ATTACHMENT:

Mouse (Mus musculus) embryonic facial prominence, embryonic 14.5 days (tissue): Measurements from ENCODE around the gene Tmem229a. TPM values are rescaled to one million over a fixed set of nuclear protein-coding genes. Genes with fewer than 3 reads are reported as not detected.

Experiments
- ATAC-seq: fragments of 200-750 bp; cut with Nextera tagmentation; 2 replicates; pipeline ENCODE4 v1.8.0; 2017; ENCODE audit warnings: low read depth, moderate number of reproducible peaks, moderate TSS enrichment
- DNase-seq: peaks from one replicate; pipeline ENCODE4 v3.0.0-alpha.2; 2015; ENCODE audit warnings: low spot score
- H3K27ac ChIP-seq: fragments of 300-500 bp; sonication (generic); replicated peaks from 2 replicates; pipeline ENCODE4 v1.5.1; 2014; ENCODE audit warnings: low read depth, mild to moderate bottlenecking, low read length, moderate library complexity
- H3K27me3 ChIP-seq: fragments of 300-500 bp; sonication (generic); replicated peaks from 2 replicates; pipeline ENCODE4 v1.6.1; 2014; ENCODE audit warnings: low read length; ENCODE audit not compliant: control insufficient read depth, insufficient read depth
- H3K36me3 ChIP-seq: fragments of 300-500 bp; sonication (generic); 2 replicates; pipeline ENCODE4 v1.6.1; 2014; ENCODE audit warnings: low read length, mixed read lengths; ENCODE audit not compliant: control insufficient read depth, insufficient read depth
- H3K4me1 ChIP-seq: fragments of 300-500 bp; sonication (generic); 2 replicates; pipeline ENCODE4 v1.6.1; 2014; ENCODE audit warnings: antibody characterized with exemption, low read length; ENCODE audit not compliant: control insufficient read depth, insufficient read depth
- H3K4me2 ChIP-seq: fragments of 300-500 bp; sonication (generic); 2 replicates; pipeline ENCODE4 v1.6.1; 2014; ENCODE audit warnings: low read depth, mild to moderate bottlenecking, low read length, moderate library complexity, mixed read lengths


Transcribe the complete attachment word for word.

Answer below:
Mouse (Mus musculus) embryonic facial prominence, embryonic 14.5 days (tissue): Measurements from ENCODE around the gene Tmem229a. TPM values are rescaled to one million over a fixed set of nuclear protein-coding genes. Genes with fewer than 3 reads are reported as not detected.

Experiments
- ATAC-seq: fragments of 200-750 bp; cut with Nextera tagmentation; 2 replicates; pipeline ENCODE4 v1.8.0; 2017; ENCODE audit warnings: low read depth, moderate number of reproducible peaks, moderate TSS enrichment
- DNase-seq: peaks from one replicate; pipeline ENCODE4 v3.0.0-alpha.2; 2015; ENCODE audit warnings: low spot score
- H3K27ac ChIP-seq: fragments of 300-500 bp; sonication (generic); replicated peaks from 2 replicates; pipeline ENCODE4 v1.5.1; 2014; ENCODE audit warnings: low read depth, mild to moderate bottlenecking, low read length, moderate library complexity
- H3K27me3 ChIP-seq: fragments of 300-500 bp; sonication (generic); replicated peaks from 2 replicates; pipeline ENCODE4 v1.6.1; 2014; ENCODE audit warnings: low read length; ENCODE audit not compliant: control insufficient read depth, insufficient read depth
- H3K36me3 ChIP-seq: fragments of 300-500 bp; sonication (generic); 2 replicates; pipeline ENCODE4 v1.6.1; 2014; ENCODE audit warnings: low read length, mixed read lengths; ENCODE audit not compliant: control insufficient read depth, insufficient read depth
- H3K4me1 ChIP-seq: fragments of 300-500 bp; sonication (generic); 2 replicates; pipeline ENCODE4 v1.6.1; 2014; ENCODE audit warnings: antibody characterized with exemption, low read length; ENCODE audit not compliant: control insufficient read depth, insufficient read depth
- H3K4me2 ChIP-seq: fragments of 300-500 bp; sonication (generic); 2 replicates; pipeline ENCODE4 v1.6.1; 2014; ENCODE audit warnings: low read depth, mild to moderate bottlenecking, low read length, moderate library complexity, mixed read lengths